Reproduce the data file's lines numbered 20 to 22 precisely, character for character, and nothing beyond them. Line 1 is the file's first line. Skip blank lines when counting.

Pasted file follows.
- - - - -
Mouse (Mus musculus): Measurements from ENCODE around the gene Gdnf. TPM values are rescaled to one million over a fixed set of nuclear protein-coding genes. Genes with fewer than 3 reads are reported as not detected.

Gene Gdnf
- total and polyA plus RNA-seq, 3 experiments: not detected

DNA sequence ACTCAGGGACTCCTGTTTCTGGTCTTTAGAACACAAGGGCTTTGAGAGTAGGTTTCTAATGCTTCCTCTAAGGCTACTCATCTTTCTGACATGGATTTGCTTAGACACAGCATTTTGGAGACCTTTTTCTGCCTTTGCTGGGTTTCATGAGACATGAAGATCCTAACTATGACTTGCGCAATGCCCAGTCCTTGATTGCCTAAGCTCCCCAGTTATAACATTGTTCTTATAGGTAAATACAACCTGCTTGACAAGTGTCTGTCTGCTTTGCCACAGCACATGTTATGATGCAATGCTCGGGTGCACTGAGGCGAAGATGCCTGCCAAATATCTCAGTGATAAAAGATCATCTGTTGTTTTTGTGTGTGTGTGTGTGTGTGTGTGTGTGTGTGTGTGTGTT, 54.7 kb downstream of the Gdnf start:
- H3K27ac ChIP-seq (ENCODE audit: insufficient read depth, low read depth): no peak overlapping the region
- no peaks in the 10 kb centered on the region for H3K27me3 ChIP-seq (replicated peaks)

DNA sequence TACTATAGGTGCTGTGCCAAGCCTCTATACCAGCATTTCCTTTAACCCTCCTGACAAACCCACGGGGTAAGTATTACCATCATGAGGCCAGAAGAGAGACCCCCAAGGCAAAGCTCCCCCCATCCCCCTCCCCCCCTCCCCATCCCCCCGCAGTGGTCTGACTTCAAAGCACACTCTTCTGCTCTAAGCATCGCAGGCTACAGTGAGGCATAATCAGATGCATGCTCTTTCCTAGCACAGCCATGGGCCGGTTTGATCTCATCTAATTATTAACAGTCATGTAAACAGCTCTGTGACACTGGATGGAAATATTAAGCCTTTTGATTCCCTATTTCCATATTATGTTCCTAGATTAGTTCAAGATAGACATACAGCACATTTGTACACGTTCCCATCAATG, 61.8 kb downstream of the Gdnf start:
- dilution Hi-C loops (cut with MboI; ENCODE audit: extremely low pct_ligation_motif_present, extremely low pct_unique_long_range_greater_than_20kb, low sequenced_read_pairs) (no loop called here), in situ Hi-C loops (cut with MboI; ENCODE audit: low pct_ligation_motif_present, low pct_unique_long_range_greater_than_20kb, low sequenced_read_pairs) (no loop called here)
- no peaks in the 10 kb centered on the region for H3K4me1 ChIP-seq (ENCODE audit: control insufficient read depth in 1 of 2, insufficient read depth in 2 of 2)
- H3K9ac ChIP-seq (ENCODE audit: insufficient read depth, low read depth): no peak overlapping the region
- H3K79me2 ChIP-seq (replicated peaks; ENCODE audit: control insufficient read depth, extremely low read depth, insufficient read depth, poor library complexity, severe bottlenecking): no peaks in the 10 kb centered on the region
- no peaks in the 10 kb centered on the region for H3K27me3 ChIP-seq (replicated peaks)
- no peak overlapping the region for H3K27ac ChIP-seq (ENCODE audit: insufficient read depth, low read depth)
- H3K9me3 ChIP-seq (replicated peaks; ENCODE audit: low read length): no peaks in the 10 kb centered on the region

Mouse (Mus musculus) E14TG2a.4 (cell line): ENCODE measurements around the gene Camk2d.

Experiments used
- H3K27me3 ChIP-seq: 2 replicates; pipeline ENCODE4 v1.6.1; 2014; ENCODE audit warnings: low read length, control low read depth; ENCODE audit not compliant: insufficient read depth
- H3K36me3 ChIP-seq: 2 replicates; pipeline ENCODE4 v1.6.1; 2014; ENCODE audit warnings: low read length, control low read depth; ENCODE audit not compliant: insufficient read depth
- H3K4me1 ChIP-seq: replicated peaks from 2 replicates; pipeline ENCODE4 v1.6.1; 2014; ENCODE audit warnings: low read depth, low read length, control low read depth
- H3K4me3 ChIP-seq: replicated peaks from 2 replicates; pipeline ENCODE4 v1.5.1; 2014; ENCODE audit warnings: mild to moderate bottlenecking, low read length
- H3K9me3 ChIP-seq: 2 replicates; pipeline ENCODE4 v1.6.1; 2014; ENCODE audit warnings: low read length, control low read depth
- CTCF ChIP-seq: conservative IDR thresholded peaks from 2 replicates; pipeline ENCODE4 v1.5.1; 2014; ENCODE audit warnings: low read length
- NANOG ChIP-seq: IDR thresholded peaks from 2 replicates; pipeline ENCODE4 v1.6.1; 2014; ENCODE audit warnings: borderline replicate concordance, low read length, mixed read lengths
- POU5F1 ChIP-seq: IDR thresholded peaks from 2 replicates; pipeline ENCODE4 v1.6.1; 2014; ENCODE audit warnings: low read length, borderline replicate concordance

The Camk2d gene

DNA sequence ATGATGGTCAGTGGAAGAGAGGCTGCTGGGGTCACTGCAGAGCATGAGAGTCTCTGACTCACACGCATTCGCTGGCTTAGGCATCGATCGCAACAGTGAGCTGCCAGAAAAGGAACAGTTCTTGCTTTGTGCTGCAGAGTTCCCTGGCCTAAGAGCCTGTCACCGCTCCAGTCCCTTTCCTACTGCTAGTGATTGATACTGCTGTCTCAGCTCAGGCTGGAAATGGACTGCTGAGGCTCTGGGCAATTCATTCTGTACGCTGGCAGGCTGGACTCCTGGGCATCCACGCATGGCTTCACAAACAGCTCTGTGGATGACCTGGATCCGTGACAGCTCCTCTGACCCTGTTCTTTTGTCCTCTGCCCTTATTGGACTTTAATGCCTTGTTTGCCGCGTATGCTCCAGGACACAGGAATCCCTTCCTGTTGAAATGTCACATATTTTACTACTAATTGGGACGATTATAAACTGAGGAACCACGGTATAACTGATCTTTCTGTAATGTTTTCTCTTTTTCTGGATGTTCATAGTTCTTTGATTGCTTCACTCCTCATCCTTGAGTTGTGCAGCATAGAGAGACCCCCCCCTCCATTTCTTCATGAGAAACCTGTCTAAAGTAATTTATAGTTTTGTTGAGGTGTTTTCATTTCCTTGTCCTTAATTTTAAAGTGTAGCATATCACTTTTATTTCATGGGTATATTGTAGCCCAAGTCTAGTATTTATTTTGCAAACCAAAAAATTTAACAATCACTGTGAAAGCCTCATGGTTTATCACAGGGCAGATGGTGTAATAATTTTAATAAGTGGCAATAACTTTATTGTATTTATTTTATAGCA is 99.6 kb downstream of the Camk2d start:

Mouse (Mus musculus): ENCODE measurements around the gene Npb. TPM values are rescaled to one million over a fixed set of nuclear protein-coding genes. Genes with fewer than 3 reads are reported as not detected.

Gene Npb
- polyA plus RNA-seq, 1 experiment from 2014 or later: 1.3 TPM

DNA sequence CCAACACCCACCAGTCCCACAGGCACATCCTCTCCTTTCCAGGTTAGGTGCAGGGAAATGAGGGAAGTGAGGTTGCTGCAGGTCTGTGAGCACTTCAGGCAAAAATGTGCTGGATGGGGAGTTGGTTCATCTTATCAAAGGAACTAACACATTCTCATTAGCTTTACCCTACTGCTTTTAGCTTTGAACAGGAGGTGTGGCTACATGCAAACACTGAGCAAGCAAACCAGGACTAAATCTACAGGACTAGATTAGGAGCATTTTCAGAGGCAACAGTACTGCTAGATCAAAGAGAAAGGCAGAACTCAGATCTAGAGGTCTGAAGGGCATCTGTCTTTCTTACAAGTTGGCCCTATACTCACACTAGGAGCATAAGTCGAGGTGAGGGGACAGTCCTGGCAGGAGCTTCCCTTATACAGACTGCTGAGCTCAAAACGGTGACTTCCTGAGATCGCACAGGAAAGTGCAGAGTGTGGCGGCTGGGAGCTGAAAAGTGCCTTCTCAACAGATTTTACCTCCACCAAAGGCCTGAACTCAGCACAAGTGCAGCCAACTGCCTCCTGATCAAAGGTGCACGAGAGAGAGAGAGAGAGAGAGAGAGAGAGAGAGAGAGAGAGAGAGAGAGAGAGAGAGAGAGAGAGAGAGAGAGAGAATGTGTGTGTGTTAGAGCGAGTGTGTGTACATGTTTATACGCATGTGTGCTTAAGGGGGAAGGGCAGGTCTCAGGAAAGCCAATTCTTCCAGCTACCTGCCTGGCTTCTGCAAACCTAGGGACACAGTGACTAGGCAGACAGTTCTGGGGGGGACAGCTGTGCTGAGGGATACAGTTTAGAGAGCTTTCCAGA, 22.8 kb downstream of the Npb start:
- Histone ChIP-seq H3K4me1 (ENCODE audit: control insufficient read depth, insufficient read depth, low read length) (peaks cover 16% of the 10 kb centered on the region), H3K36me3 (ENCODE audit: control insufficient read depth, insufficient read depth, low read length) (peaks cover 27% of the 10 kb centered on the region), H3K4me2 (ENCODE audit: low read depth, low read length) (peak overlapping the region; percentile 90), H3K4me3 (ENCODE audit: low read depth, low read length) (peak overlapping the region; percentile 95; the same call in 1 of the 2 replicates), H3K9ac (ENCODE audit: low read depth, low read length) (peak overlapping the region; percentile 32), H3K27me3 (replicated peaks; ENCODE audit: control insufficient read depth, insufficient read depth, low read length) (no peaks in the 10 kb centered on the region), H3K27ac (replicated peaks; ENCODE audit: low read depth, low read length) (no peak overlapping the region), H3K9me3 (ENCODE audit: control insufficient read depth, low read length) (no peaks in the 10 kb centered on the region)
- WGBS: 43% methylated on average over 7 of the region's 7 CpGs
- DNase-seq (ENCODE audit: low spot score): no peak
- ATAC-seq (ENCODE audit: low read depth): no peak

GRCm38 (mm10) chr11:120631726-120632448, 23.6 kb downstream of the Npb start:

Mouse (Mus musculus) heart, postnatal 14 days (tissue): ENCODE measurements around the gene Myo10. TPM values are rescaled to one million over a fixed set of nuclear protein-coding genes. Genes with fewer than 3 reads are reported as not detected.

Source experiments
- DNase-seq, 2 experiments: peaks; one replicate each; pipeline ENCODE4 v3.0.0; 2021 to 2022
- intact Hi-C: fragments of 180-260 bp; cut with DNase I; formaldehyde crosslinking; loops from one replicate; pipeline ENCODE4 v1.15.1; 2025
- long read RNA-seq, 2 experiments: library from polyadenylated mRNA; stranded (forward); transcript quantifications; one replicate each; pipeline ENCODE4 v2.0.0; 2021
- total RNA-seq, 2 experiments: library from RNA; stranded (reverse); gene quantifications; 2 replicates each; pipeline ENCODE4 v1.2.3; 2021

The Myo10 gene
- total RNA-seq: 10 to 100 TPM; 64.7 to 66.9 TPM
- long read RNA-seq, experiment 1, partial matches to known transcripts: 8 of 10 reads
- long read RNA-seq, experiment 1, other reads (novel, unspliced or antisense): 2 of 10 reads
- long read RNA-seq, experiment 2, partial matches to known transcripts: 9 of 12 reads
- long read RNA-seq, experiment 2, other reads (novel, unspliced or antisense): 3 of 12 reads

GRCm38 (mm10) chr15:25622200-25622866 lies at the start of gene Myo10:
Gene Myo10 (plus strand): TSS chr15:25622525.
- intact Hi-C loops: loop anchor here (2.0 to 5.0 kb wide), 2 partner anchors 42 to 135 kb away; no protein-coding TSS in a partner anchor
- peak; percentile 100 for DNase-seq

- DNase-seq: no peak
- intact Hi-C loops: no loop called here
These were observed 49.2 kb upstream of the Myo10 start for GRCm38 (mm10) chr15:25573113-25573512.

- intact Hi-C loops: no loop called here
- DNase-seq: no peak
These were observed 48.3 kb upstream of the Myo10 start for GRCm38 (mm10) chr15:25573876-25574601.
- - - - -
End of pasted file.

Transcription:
- H3K4me3 ChIP-seq: replicated peaks from 2 replicates; pipeline ENCODE4 v1.5.1; 2014; ENCODE audit warnings: mild to moderate bottlenecking, low read length
- H3K9me3 ChIP-seq: 2 replicates; pipeline ENCODE4 v1.6.1; 2014; ENCODE audit warnings: low read length, control low read depth
- CTCF ChIP-seq: conservative IDR thresholded peaks from 2 replicates; pipeline ENCODE4 v1.5.1; 2014; ENCODE audit warnings: low read length